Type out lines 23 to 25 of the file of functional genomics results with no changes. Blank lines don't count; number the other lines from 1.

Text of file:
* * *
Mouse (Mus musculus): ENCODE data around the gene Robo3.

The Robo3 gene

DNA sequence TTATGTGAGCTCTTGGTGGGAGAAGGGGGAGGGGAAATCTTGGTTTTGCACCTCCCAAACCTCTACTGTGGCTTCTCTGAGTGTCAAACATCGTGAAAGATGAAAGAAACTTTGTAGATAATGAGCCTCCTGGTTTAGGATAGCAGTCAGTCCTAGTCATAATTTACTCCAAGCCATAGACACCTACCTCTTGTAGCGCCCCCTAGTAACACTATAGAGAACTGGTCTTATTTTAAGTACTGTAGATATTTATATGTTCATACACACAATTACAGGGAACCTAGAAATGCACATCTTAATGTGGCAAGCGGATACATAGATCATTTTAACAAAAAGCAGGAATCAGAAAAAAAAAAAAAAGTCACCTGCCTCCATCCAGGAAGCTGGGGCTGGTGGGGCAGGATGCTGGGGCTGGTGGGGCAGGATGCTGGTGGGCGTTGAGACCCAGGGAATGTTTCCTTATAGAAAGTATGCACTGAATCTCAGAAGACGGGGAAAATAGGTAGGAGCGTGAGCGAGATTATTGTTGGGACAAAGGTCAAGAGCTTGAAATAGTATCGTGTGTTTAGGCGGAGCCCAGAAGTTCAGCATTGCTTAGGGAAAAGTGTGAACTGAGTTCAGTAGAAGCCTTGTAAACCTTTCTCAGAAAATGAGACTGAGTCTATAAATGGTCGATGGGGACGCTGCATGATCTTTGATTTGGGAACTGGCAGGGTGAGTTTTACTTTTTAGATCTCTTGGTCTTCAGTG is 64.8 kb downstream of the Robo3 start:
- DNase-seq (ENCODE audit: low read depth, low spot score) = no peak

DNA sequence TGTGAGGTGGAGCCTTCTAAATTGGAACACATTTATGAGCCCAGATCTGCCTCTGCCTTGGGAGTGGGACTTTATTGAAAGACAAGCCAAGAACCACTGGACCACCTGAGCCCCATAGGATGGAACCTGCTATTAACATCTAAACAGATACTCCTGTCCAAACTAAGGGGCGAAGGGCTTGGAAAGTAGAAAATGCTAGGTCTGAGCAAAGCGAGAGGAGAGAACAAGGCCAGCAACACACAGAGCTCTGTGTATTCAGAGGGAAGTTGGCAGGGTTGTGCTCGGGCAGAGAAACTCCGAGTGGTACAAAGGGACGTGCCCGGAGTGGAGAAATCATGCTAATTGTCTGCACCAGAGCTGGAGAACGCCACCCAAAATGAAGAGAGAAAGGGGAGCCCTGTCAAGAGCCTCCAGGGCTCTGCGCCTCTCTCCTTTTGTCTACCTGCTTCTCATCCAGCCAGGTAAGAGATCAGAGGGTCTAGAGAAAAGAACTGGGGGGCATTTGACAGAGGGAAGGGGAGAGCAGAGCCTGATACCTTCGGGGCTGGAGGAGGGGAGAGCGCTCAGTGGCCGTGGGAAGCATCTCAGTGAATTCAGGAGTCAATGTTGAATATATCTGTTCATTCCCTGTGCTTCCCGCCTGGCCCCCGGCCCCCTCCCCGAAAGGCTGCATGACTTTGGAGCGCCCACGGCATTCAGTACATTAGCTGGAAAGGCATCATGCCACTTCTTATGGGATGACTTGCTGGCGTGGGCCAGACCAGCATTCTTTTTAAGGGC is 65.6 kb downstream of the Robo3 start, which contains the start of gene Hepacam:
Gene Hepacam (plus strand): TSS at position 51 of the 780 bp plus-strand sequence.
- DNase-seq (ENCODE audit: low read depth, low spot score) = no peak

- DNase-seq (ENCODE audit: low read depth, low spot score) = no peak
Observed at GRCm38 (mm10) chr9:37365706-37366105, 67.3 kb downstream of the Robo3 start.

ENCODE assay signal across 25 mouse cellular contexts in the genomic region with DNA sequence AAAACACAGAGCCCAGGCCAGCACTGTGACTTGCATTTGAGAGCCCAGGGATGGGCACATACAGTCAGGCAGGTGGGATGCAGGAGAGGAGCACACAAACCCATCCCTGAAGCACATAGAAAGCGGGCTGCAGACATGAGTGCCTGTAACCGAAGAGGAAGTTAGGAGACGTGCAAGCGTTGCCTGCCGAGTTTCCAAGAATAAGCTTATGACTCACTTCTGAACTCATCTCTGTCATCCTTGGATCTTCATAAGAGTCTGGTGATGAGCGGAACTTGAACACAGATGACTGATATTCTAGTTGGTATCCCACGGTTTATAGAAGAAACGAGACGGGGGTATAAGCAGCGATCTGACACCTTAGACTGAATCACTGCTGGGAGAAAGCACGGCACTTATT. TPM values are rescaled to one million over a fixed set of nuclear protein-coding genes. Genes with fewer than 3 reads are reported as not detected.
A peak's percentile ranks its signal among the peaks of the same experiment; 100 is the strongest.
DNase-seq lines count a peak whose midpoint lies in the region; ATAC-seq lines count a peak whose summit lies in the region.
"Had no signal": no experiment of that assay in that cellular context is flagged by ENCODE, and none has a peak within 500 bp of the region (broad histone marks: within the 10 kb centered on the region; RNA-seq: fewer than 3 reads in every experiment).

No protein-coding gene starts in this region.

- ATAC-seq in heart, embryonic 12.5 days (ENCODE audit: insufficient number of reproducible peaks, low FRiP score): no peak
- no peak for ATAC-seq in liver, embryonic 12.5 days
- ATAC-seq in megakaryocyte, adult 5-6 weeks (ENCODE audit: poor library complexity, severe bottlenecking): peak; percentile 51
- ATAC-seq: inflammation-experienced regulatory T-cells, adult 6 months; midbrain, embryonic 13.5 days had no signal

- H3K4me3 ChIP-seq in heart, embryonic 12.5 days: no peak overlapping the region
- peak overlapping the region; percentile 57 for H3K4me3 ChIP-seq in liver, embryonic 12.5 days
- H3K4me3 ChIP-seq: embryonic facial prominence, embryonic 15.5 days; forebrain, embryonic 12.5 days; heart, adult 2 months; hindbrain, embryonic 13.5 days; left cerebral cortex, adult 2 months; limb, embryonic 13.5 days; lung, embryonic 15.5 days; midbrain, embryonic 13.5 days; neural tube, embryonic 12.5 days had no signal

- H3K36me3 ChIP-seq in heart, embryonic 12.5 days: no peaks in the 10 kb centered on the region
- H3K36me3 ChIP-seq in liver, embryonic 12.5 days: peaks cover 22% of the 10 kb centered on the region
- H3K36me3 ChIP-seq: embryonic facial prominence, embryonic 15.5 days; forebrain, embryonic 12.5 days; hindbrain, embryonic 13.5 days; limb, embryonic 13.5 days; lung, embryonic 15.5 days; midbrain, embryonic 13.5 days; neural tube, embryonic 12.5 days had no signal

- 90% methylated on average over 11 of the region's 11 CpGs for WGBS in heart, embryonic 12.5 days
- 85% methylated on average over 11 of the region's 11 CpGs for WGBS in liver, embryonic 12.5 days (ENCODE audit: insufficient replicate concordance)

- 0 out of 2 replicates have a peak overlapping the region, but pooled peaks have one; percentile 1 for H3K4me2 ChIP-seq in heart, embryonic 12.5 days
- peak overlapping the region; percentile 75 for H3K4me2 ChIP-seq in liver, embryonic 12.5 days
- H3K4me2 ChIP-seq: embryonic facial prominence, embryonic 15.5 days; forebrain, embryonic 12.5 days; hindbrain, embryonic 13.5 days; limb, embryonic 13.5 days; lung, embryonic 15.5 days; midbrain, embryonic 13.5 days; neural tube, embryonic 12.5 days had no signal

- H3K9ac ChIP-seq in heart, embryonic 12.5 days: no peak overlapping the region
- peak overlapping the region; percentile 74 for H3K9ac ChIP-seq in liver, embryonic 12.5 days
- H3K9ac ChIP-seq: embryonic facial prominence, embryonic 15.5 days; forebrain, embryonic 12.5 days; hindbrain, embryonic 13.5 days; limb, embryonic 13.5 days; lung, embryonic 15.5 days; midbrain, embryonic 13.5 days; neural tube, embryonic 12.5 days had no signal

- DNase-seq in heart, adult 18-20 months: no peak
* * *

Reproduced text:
- H3K36me3 ChIP-seq in liver, embryonic 12.5 days: peaks cover 22% of the 10 kb centered on the region
- H3K36me3 ChIP-seq: embryonic facial prominence, embryonic 15.5 days; forebrain, embryonic 12.5 days; hindbrain, embryonic 13.5 days; limb, embryonic 13.5 days; lung, embryonic 15.5 days; midbrain, embryonic 13.5 days; neural tube, embryonic 12.5 days had no signal

- 90% methylated on average over 11 of the region's 11 CpGs for WGBS in heart, embryonic 12.5 days